Thursday, 29 Oct 2020

Dozens of dogs to be butchered on order at a Chinese market are saved

Saved from the dinner plate: Dozens of dogs crammed into rusty cages ready to be butchered are rescued from a Chinese live animal market

  • WARNING: GRAPHIC CONTENT 
  • 30 dogs were saved from the ‘live poultry’ section of a market, sources said
  • Stalls had squeezed them into cages to be slaughtered on order in Nanning  
  • An animal campaigner who bought them alive is sending them to a shelter 
  • The nearby city of Yulin opened its annual dog meat festival at the weekend

Dozens of dogs waiting to be butchered on order at a live animal market in China have been rescued as the country celebrates its annual dog meat festival, MailOnline can reveal.

The dogs were found ready to be slaughtered in broad daylight by traders in Nanning, the capital of southern China’s Guangxi Province, according to sources.

The province is home to the annual Yulin dog meat festival, which takes place in the nearby city of Yulin.


An animal campaigner said she had rescued 30 dogs waiting to be butchered at the ‘live poultry’ section of the Wu Yi Farmers’ Market in Nanning, southern China’s Guangxi Province


The dogs were crammed into cages to be slaughtered on order at the market, according to the source. She claimed that customers could select the live dogs before ‘placing their order’

This year, the controversial event opened on the summer solstice despite the coronavirus pandemic and the government’s recent call for people to treat dogs as ‘companion animals’.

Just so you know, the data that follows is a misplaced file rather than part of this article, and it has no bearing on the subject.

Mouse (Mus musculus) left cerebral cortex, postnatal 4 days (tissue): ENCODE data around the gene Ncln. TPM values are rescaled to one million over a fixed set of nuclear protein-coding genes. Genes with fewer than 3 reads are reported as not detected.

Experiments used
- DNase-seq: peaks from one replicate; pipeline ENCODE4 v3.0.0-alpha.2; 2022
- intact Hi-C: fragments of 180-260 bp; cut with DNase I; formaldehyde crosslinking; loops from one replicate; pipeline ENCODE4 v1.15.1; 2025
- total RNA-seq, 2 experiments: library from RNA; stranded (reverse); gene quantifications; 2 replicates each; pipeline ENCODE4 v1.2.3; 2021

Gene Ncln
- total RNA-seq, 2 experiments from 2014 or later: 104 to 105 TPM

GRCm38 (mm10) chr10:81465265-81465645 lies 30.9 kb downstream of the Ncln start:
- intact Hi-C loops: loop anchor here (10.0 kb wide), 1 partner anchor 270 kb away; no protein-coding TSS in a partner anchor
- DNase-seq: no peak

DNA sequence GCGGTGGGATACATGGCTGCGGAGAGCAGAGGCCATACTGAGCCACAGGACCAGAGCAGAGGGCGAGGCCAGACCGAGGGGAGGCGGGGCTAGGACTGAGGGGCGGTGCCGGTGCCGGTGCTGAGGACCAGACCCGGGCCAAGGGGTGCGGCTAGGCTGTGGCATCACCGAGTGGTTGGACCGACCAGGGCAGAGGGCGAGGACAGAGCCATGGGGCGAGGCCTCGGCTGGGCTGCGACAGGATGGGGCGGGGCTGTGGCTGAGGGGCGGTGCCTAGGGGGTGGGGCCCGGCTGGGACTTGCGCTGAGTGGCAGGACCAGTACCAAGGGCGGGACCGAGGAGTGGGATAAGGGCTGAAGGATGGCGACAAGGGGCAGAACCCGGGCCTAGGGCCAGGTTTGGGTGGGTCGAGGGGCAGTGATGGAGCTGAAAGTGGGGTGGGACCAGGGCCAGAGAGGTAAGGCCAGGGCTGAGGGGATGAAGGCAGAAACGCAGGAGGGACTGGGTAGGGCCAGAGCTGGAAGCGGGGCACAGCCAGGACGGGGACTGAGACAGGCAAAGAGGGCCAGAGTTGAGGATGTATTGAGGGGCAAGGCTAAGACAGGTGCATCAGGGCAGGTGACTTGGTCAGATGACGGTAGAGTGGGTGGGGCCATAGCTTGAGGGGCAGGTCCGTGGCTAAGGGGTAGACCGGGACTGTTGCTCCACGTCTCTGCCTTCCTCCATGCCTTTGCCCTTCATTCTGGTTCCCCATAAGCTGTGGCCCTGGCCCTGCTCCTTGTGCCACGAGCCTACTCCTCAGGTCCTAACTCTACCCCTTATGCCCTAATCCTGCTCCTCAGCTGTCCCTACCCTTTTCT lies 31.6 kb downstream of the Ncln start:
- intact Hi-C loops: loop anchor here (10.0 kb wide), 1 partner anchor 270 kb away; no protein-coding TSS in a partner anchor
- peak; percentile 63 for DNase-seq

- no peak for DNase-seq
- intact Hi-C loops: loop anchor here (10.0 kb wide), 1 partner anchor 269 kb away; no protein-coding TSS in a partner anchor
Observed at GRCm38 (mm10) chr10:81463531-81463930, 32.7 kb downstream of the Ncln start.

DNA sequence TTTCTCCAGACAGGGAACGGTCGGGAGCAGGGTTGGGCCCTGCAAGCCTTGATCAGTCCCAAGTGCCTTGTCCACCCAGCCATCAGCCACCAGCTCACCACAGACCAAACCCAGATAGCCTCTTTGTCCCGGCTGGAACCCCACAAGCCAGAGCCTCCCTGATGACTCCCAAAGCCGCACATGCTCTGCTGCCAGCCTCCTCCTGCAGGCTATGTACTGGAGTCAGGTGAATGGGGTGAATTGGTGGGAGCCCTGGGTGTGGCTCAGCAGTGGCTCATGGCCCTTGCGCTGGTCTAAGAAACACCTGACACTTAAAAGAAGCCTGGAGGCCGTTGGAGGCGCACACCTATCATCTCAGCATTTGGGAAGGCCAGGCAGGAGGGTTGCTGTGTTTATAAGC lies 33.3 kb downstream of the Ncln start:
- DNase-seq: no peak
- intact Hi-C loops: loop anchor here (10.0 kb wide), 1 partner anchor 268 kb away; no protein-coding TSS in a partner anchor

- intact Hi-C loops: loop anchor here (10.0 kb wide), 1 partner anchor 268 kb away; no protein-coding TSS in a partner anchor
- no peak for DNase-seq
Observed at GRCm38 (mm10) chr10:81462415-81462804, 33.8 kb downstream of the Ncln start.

Du Yufeng, a long-time Chinese animal rights campaigner, told MailOnline that she came across those dogs at the ‘live poultry’ section of the Wu Yi Farmers’ Market in Nanning on Tuesday.

She claimed that customers could select live dogs from rusty cages before ‘placing their order’. Vendors would then kill the chosen dogs on site.


The saviour, long-time animal rights campaigner Du Yufeng, said she bought the dogs alive from the traders after negotiating with them before hiring a car to take the pooches to safety

Ms Du said she bought a total of 30 dogs alive from the traders after negotiating with them before hiring a car to take the pooches to safety.

She is currently transporting them from Nanning to a shelter in Guangyuan, which is some 900 miles away in Sichuan Province.


The animals will find a temporary home at the Bo Ai Animal Protection Centre, which was founded by Ms Du. The shelter is located in Guangyuan, some 900 miles away in Sichuan

One video clip supplied by Ms Du shows her looking after the dogs in front of a market stall after purchasing the animals.

Another video shows the rescued dogs being carried onto a minivan to be taken into safety by workers.

Ms Du noted that the van had to make several trips to move the dogs from the market to suburban Nanning before they could board a bigger van together to be driven to Guangyuan.